In 2 Cor 3:7-18, Paul writes about the difference between the law of Moses and the new covenant in Christ, and it's very plain he is writing about his own Jewish people.  Especially in verses 14 through 16, he shows that it's impossible to really comprehend Christ if we focus on Moses, who only pre-figured Jesus.  That was the change in thinking that I had to make, and that many of us faced, 17 years ago.  It took a leap of faith, since we had been warned that if we abandoned those teachings we would be punished severely by God -- but it meant gaining far more meaning in looking to Jesus Christ directly.

Paul addresses that gain/loss idea again in Philippians 3:5-11.  Especially in verses 7-8, he describes his pedigree of birth and obedience to the law, then says dramatically, "everything else is worthless when compared with the infinite value of knowing Christ Jesus my Lord."  I echo Paul's words, with great joy!  Seeing the awesome power of Jesus Christ in scripture and knowing how the whole Bible focuses on who he is and what he did, has brought me incredible riches.

In football, we keep our eyes on the ball.  But what's our spiritual focus?  Jesus.  Heb. 12:1-13 reminds us "...let us run with endurance the race God has set before us. We do this by keeping our eyes on Jesus, the champion who initiates and perfects our faith."  Our goal is not physical riches and health, but eternal life and the mind-boggling riches of knowing Christ forever.  That will mean losses in this physical life -- but immeasurable gains in the age to come.  So let's keep our eyes on Jesus!

Tuesday, October 11, 2011

Darkness and Light

The Amazing Joanne and I went camping last week for a short vacation.  One of the shocking parts of camping in a state park is how dark it is at night, with no bright streetlights around.  We saw stars -- formations like the Big Dipper, Little Dipper, O'Ryan's Belt (he was the first Irishman in space, by the way), and thousands of others.  That was the fun part.  The difficult part was walking to the potty in the middle of the night.  That same darkness became a hazard, because there were rocks to trip over and stickleburrs that we wanted to avoid.  So we turned on the lantern and walked in its light.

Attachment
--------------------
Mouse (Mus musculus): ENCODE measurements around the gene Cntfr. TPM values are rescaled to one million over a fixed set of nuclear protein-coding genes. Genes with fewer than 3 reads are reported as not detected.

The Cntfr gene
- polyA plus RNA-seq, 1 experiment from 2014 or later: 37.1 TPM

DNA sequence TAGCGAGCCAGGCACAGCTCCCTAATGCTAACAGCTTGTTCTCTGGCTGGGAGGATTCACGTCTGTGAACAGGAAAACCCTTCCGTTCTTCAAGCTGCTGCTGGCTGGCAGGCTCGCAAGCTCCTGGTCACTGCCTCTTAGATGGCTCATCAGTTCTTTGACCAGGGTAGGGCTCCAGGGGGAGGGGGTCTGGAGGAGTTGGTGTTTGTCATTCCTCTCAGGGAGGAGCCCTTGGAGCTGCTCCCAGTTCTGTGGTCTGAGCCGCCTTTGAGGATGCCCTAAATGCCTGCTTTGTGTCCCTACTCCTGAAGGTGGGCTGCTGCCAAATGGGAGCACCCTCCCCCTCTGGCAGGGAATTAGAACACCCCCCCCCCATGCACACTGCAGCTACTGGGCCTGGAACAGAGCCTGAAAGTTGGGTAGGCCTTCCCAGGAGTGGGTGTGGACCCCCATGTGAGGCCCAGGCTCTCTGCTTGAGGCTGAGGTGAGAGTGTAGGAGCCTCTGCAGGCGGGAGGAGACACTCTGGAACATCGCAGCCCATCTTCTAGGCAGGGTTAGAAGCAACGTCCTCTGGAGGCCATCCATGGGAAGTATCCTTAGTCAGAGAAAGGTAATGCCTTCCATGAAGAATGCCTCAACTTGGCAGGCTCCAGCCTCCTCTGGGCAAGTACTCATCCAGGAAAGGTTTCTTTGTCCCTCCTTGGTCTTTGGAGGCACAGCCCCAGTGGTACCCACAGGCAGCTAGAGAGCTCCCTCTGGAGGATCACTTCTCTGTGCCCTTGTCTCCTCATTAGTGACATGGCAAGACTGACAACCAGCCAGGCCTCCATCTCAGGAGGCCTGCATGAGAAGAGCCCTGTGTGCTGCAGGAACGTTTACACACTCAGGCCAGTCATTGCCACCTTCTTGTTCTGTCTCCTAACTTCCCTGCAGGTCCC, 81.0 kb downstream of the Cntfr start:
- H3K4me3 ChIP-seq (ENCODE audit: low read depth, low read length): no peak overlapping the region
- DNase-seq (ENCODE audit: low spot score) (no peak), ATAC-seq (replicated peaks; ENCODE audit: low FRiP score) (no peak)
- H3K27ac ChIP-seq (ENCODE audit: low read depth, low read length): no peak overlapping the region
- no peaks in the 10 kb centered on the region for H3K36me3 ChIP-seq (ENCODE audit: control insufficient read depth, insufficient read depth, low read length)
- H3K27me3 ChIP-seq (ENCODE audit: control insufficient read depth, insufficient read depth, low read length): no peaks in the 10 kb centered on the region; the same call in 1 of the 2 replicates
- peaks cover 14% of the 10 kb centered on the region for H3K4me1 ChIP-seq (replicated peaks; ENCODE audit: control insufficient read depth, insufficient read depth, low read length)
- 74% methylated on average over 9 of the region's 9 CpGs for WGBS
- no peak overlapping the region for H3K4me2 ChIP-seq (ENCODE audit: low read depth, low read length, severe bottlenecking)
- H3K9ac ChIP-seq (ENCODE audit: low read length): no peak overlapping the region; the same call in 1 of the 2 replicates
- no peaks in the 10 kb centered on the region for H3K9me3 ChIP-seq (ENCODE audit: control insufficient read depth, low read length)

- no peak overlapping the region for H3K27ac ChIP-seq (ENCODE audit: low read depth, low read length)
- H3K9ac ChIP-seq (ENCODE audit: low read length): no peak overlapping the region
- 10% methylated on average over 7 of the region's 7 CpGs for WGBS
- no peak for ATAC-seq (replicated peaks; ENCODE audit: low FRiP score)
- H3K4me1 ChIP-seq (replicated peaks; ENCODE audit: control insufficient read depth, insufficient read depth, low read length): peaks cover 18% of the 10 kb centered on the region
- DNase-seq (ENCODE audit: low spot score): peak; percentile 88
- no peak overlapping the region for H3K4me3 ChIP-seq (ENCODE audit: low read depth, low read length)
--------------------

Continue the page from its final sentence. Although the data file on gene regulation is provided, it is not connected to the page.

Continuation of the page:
Which reminded us, of course, of Psalm 119:105, "Your word is a lamp to guide my feet and a light for my path."  How do we see that "light" of the Word?  Here are some common approaches:
  • The Bible is the instruction book for life; so you should look up the verse that tells you what decision to make or that answers your question.  --This approach unconsciously treats the Bible like a buffet, where we can go in and take just the foods we want, and all we need to do is find the right verse to apply to our questions.
  • The Bible is a set of laws and principles that will guide us, although it doesn't always contain an exact instruction for each situation, but we should follow God's laws for a successful life and to avoid sin.  --This approach unconsciously sees God as some sort of rule-giver, like a supervisor at work or in a boarding school, laying down the law and punishing us for getting out of line. 
  • The Bible is an ancient book of wisdom and we can learn from it, but it's not authoritative.  --This tells us that we are the superior beings, and the Bible is something we can take or leave at our discretion. 
Each of these approaches is fatally flawed because it leaves you and me as the authority in how (or even whether) to interpret and apply the scripture. 

Here's a better way:  The living Word of God, Jesus Christ, is the One to whom this verse points. (I've written about that in previous weeks).  So how do we read "Your word is a light to guide my feet and a light for my path"?  That the whole Bible, as the inspired written revelation of God, tells us who God is and what he is like, most particularly and clearly in the life and teachings of Jesus Christ himself.  That we look to Jesus, in the Gospel accounts and in the other writings, to understand our relationship to God through him, being adopted into the life and love of God (Eph. 1:3-5) and being filled with Christ (Col. 1:27).  That light in us, Christ himself, is the Lamp for our feet.  "I am the light of the world. If you follow me, you won’t have to walk in darkness, because you will have the light that leads to life." (John 8:12). 

Let's follow him, being filled with him, and let his Light guide us.